Describing some of the difficulties and frustrations he has encountered in business, the busy Kiwi says it is always difficult for a foreigner in a small town in Japan, even if they have lived there for years. “If other foreigners cause trouble in the town, all foreigners get a bad name, which can make doing business a real challenge.” So what strategies does he propose?
“One of the most important points is to get to know the locals and put time and effort back into the community,” he says. “Making strong contacts in local government will make setting up and running a business a breeze. Without this help you will have to jump through many more hoops to get anything done. I am part of a local government business support group. They do not really do much for me in terms of business support but they have a lot of good connections in the town and it looks like you are doing everything the ‘Japanese way’.”
The key to running a successful outdoor business in Japan, Mike believes, is to know your market and fulfill their needs. “Most of the time in the outdoor business that will mean providing a quality product. The most important factor in providing quality is professional-quality staff.” And if there was one thing he would never do again? “Trusting people on verbal agreements,” he says.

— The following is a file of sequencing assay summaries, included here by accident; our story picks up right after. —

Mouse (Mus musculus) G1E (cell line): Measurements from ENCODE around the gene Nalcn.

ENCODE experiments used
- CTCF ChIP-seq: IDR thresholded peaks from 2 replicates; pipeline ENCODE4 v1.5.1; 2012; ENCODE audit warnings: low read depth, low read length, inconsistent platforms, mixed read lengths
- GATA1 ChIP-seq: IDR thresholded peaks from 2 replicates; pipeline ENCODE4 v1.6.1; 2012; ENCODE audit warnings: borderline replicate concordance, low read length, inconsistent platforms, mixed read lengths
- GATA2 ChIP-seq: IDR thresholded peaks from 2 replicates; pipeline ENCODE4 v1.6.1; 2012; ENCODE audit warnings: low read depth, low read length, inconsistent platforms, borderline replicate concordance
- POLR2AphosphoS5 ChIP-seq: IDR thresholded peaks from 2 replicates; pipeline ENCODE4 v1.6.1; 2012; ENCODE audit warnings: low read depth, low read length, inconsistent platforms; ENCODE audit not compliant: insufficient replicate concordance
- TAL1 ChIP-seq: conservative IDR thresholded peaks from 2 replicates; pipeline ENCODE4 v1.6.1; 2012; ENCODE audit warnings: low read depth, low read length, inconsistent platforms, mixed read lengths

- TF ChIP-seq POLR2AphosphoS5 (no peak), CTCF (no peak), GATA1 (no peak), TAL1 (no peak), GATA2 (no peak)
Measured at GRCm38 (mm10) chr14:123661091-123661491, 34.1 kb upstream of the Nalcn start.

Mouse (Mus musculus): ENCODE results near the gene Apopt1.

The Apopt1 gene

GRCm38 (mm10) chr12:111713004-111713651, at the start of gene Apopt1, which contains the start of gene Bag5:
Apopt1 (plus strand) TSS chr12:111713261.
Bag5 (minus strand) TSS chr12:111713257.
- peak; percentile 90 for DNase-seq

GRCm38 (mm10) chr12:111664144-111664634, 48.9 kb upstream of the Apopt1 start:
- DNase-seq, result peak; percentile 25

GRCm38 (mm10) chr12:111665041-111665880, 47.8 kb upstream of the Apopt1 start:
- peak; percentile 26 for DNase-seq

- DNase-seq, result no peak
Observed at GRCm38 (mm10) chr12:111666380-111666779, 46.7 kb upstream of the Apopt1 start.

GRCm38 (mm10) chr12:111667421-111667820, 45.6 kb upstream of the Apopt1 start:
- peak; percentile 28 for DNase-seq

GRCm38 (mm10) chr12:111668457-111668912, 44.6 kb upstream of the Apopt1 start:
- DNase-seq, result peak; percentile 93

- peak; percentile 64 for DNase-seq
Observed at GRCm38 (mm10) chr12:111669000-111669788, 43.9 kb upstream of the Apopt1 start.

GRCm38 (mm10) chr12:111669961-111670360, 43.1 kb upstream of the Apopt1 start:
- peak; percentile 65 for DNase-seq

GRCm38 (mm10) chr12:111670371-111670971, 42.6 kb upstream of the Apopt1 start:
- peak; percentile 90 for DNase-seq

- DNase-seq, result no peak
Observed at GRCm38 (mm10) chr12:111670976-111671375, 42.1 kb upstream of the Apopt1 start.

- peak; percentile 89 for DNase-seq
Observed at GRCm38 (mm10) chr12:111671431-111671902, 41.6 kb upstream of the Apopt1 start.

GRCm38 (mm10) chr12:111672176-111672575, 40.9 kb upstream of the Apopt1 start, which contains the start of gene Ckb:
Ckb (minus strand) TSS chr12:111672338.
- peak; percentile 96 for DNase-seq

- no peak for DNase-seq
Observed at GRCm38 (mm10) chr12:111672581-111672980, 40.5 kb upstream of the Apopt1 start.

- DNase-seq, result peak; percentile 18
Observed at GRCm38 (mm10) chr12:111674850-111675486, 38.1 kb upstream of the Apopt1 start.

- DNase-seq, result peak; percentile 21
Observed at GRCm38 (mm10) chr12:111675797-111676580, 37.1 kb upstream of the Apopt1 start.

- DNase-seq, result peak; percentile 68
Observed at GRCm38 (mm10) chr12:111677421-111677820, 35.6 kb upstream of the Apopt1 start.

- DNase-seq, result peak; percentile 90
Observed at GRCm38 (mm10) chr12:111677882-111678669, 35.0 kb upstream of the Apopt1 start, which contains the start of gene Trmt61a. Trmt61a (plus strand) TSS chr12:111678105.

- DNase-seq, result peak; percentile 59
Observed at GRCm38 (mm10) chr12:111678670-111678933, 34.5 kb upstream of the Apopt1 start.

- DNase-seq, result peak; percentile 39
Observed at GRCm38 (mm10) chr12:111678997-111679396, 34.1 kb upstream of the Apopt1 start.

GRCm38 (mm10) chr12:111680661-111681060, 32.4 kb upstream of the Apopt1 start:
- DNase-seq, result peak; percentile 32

Although Canyons is still young, it is going very well, Mike says, disclosing plans to launch the business in up to three other locations in 2005-2006 as well as opening operations in Thailand and Laos. “I see Canyons becoming the best, although not the biggest, outdoor adventure operator in Japan and having a high amount of loyal customers.”
Right idea, right time, right place
Australian Ross Findlay is the driving force behind Niseko Adventure Centre (NAC), the largest adventure company in Japan. Ross originally hit these shores in 1989 as a ski instructor and after taking one look at the fresh powder has never looked back.
NAC, based in Japan’s northernmost island of Hokkaido, offers a tantalizing selection of adventure activities including rafting, kayak, sea kayak, ducky, mountain biking, rock climbing and canyoning. On the winter menu are such delicacies as ski snowboard and telemark, back country and snowshoe tours.
Ross launched the business with his wife in 1995. “At the time there wasn’t much to do in the summer months in Niseko. There was golf and tennis as well as mountain trekking, but nothing else; no cafes, no shops, no activities. There are more than 100 pensions and hotels in the Niseko Hirafu area and I thought it would be good to try and create more things for people to do to encourage them to stay in the resort longer.”